Rewind: Hard Bop

THIS WAS one of my favorite “finds” of my childhood. Not so much as a much-listened to piece, but the graphics — the declaration of the title — which were a trip. The version my Mom had was a 45 with the cardboard sleeve so it looked like a mini-lp. I absconded with it. I just learned that I still have it among my things as it tumbled out while I was looking for something else.

Here’s “Cranky Spanky”


Jazz Sides Travel Guide

A COUPLE of weeks ago, a friend of mine asked me if I would put together a list of jazz albums.

“Jazz Albums.” I paused. “Any particular style? Era? Instrument of choice?”

“No. Just some things that someone should know about.

My friend’s friend felt as if there was hole in her listening repertoire. For awhile now, she had wanted to correct it, but didn’t quite know where to start.

She told him that she just wanted a list of titles that might be something that “one might have in their library.” She didn’t use the word “definitive,” thankfully, but the request still gave me pause.

Music is so personal: The discovery of new music — how music becomes absorbed into your life, how it becomes entwined with particular rituals and entire life-chapters — all feels so private and evolutionary. I’m often asked to make playlists for people. For long drives. For dinner parties. For contemplative moments. Sometimes the mix is just to introduce someone to a particular artist or a very particular period of an artist’s career. I’ve done those countless number of times — mix-tapes, ripped-CDs and now playlists — with some thought, but never flummoxed by it. But there was something very duanting about going back to my jazz origin story.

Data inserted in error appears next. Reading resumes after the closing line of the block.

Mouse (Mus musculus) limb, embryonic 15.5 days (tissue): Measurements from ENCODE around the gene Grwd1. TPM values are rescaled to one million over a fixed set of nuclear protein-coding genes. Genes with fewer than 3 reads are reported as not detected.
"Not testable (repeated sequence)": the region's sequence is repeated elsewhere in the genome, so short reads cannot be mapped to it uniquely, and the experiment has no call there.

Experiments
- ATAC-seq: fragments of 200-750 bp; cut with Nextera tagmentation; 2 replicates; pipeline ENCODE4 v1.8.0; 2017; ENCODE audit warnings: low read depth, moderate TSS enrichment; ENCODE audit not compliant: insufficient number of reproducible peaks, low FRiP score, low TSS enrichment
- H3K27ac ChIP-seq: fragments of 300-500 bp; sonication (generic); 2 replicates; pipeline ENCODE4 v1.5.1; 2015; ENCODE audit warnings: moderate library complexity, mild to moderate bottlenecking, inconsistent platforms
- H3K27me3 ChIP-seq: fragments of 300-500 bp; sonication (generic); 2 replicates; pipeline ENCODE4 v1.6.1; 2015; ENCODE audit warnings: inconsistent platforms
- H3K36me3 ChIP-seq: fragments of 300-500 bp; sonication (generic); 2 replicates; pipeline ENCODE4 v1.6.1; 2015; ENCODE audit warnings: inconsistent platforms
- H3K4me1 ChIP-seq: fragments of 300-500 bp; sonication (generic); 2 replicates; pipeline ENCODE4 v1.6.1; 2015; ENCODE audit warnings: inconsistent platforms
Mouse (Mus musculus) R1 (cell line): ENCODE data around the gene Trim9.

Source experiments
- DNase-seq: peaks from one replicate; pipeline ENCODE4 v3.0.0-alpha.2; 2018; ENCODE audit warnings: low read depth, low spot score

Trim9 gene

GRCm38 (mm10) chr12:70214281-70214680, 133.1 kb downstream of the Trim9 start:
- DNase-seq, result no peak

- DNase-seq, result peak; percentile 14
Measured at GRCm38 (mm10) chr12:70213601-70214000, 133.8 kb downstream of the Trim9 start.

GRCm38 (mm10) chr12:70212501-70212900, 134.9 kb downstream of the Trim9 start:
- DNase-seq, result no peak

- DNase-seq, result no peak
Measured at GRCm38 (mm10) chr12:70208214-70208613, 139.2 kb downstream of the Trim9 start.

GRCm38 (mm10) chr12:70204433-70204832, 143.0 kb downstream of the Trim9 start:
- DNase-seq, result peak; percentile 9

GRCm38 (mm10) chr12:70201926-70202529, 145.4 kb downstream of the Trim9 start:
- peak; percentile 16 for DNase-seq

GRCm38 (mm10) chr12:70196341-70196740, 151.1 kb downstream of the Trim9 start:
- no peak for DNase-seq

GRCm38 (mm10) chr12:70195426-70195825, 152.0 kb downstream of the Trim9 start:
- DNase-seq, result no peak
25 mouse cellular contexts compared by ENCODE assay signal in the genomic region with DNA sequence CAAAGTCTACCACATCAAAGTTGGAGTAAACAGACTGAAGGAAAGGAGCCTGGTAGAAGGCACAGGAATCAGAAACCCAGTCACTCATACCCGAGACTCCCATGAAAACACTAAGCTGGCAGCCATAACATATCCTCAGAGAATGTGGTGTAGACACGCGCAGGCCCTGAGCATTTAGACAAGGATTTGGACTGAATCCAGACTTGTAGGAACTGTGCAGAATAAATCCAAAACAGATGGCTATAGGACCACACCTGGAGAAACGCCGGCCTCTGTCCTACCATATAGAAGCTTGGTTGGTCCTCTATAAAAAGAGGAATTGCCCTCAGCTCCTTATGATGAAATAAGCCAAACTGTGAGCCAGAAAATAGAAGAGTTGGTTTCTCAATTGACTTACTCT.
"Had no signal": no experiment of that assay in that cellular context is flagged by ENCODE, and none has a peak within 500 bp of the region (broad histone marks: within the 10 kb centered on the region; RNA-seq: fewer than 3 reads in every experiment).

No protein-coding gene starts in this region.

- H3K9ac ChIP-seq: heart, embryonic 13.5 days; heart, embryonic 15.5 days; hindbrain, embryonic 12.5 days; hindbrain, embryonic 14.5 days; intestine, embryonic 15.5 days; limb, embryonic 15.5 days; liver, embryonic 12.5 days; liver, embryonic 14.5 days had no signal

I grew up in a house full of music. My mother played piano and sang. My brother and I cycled through instruments and music lessons. (He found one that stuck, seriously, and therefore is a musician today. I, however, continue to wander.) There were piles of records in all styles leaning in stacks near the console stereo. Some were stowed next to bookshelves, others, in closets. We all built and cultivated our record collections, often sharing sounds. Jazz flew through the house often — bebop, post-bop, a smattering of experimental, “out there” stuff, fusions and soul jazz and “drummer-less” trios — so I know that my first taste came from listening in the house and in the car as we tooled around. For some reason Sunday afternoons come back the strongest — whenever I hear David “Fathead” Newman’s “Hard Times”, I feel like I can still see one of the curves of Angelus Vista Drive, in copper-y late-afternoon sunlight, through the windshield, making the last turns toward home.